Family’s tribute to man who killed himself after being encouraged by Peterborough woman

Matthew Birkinshaw
Matthew Birkinshaw
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The family of a man who killed himself after being encouraged to do so by a Peterborough woman have paid tribute to their ‘thoughtful and sensitive’ son - and urged people thinking of suicide to speak to family or friends about their feelings.

Within hours of coming into contact with Matthew Birkinshaw on an internet forum, Natasha Gordon of Paston Ridings, Paston, in Peterborough, had arranged to meet him the next day – claiming she would take her own life at the same time as him.

On December 17 2015 the pair travelled together to Rutland Water where only 31-year-old Matthew, from Walsall, went ahead with the pact.

Gordon denied encouraging Matthew to commit suicide but was found guilty of the charge on Friday (1 December) following a six day trial at Leicester Crown Court.

After the verdict was delivered, Matthew’s parents said: “It is impossible to put into words the effect the loss of Matthew has had on our family. He was everything to us and he has left a space no-one else can ever fill. We miss him every day and struggle to picture a life without him in it. We know nothing will ever be the same for us and the weight of that grief is heavy to bear.

“Matthew was our younger son. He was thoughtful, sensitive, generous and compassionate with a brilliant sense of humour and a big heart. His bellowing laugh was something we’ll always remember. He lived with us for most of his life and we saw him every day. We were a tight family of four and Matt shared everything with us, Christmases, birthdays, holidays, losses and grief, good times and bad. We were always there for each other. He was loved by all his family and many friends who knew what a truly special person he was.

“It has become clear to us during this process how many people consider suicide without ever displaying any signs even to those closest to them. It has been heartbreaking to hear how when Matt needed kindness and support, he met someone who wanted to do him harm.

“Can we send this message to anyone else who may be struggling with these feelings; there are people you can speak to who have your best interests at heart. If not a family member or close friend, then one of the agencies out there who can offer support. If you try to face this alone, you become more vulnerable, as our son was. There are people who love you and would be devastated by your loss. If this message averts one tragedy, it will mean that something positive has come out of the death of such a beautiful and much-loved son.

“It has been the longest, hardest, saddest and most traumatic two years of our lives. We know we must try not to dwell on the future our son will never have and the grandchildren we will never see, but to accept what has happened without hatred and to stand by Matthew with dignity and love. We are just an ordinary family who has found itself in extraordinary circumstances and we ask please now this trial is over, to be allowed space to grieve for our son in privacy.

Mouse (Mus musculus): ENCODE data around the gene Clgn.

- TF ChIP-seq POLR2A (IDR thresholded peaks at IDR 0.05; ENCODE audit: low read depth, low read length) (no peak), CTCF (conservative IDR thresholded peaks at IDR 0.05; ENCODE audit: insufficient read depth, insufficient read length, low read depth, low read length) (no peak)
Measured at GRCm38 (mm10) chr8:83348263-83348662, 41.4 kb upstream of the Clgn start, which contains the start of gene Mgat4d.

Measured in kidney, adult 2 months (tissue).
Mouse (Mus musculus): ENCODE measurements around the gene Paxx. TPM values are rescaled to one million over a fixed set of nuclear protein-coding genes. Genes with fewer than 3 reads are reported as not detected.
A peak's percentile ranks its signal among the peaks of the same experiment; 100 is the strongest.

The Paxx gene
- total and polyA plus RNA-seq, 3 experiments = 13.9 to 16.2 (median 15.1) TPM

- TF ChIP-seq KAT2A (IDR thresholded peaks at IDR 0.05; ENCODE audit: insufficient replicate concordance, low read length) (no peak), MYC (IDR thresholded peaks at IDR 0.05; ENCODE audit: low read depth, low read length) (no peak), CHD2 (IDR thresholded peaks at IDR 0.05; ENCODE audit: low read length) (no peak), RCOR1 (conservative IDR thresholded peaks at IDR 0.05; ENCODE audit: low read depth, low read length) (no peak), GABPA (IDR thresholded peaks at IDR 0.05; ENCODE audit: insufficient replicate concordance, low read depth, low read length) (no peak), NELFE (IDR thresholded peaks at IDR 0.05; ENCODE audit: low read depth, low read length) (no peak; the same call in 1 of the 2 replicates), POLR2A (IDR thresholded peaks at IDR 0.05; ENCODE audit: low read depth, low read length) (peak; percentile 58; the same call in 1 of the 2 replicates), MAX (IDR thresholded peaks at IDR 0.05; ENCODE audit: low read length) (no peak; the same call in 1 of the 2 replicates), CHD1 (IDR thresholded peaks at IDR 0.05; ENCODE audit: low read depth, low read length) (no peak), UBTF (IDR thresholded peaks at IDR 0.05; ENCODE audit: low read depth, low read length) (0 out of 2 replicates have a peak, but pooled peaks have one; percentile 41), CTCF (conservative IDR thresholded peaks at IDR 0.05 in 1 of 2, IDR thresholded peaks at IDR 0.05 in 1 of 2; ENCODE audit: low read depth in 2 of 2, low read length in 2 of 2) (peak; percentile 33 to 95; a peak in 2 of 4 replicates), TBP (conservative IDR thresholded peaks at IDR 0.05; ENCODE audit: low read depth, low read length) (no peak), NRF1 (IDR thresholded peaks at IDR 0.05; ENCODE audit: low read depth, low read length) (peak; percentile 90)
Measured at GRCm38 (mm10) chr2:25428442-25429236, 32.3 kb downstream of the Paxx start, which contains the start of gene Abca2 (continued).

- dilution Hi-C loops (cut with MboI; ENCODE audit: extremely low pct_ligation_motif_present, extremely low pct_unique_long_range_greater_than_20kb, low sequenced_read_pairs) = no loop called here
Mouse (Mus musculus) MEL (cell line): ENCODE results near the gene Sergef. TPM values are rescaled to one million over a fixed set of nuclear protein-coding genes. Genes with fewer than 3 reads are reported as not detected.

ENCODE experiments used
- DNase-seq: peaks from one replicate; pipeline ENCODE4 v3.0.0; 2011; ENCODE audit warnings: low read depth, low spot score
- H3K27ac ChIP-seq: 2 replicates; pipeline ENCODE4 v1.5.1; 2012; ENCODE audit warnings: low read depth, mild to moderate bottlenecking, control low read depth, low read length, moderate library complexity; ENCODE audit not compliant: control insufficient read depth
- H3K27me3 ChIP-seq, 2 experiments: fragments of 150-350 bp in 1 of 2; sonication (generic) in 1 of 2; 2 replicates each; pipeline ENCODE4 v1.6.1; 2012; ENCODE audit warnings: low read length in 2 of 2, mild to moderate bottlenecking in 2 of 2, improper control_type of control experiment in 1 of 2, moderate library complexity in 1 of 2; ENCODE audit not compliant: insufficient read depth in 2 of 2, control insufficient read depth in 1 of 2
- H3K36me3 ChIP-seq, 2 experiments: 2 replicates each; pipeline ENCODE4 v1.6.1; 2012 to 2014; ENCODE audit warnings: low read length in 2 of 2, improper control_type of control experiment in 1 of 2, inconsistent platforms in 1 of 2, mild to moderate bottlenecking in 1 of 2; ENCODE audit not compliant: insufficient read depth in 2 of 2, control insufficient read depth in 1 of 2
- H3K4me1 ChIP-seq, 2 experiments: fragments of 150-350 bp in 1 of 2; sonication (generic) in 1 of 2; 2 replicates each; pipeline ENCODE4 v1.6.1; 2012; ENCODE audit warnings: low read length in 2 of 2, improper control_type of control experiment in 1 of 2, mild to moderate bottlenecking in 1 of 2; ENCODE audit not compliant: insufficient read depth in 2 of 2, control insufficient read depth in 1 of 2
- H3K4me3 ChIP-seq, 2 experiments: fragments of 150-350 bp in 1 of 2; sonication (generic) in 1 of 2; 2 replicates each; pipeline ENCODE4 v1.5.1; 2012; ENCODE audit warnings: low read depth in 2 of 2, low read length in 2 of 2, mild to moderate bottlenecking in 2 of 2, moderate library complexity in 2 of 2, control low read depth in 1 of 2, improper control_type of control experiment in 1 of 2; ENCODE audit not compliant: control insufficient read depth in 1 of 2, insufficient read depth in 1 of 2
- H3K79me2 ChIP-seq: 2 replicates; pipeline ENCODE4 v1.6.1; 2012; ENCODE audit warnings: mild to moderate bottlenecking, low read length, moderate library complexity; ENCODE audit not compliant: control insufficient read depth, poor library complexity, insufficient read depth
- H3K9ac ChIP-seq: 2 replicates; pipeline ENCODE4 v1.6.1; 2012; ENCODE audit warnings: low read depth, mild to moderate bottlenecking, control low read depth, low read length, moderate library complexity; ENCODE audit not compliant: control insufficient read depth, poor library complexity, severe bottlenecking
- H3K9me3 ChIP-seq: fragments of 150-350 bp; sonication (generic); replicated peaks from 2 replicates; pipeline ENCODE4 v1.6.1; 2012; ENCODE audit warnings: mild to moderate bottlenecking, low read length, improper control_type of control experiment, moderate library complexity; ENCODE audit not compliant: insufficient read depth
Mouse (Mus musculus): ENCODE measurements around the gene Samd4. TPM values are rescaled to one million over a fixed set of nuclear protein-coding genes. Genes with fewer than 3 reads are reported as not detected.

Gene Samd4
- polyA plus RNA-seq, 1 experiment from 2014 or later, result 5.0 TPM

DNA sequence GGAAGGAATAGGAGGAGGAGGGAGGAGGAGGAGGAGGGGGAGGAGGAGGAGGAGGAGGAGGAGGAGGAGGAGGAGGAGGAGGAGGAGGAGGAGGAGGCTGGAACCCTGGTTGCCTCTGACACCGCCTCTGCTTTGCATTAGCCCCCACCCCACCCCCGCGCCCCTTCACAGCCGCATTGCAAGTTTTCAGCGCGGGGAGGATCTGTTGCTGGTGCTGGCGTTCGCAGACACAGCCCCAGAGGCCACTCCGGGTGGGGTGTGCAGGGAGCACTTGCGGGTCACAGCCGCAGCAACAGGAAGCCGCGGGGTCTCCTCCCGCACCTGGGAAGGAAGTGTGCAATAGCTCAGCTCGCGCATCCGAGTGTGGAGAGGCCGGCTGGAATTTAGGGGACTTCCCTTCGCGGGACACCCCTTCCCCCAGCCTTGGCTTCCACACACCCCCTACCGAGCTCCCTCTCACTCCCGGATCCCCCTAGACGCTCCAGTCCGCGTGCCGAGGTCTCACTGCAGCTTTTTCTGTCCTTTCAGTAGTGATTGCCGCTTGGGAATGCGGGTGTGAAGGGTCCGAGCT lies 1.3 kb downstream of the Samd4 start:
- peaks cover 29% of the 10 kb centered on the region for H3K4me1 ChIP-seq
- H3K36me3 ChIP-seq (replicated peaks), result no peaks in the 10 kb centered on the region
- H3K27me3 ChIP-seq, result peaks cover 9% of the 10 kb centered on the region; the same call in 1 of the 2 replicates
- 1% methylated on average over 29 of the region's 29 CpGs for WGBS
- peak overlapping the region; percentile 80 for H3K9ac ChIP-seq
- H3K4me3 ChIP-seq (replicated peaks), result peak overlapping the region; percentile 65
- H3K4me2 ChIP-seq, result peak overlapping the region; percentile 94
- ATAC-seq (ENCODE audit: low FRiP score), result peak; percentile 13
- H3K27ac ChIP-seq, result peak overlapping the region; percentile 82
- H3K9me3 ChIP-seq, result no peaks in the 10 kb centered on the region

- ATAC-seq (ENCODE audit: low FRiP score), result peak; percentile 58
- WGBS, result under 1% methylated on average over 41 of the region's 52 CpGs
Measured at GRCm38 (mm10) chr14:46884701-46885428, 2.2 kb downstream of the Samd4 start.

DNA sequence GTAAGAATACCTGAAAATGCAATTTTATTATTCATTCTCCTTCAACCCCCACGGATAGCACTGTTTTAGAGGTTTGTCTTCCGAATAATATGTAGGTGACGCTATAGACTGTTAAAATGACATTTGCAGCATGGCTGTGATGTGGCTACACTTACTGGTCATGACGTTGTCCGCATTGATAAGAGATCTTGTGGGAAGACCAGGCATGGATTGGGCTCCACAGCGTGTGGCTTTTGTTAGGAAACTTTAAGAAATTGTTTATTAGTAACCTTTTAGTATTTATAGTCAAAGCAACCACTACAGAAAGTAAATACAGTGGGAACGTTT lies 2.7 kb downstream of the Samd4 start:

“Finally we would like to thank the prosecution team and particularly the Leicestershire Police for their hard work in bringing this case to court and for the sensitivity of their support throughout this very difficult process.”

The court heard how, after arriving at Rutland Water, Gordon had sent her partner a message informing him of plans to end her life. He subsequently raised the alarm with police and officers were sent to locate her in Rutland.

However, Gordon had left Matthew to go through with the pact and failed to tell police about him when they arrived at the scene.

It was only after she was returned home to Peterborough that Gordon disclosed how she had travelled to the area to commit suicide alongside another man and officers returned to Rutland where Matthew was found.

Detective Constable Michelle Preston, who helped lead the investigation, said: “Matthew Birkinshaw was a young man who had his whole life ahead of him and Gordon was a woman who quickly gained his trust by exploiting his vulnerability.

“What became clear during the course of our investigation was that Gordon had tried to encourage others to take their own life. And we found evidence that she was attempting to engage two people in conversation about suicide shortly after being located by police in Rutland.

“The death of a young man in such circumstances is tragic, but Gordon’s blatant disregard for Matthew’s welfare that day is what has made this case even more distressing for all involved.

“Matthew’s family are still coming to terms with the loss of their beloved son and have dealt with what has happened with nothing but dignity.

“I know I speak as not only the investigating officer, but on behalf of the family, when I urge anyone who may be in crisis to reach out to someone – if that isn’t a friend or a family member, there are specialist organisations who can provide the support or counsel you might need at that moment in time.”

Support services are available through a number of organisations, including: -

National charity Samaritans – by calling 116123 or visiting

PAPYRUS – prevention of young suicide – by calling 0800 068 4141 or visiting

SOBS (Survivors of bereavement by suicide) – by visiting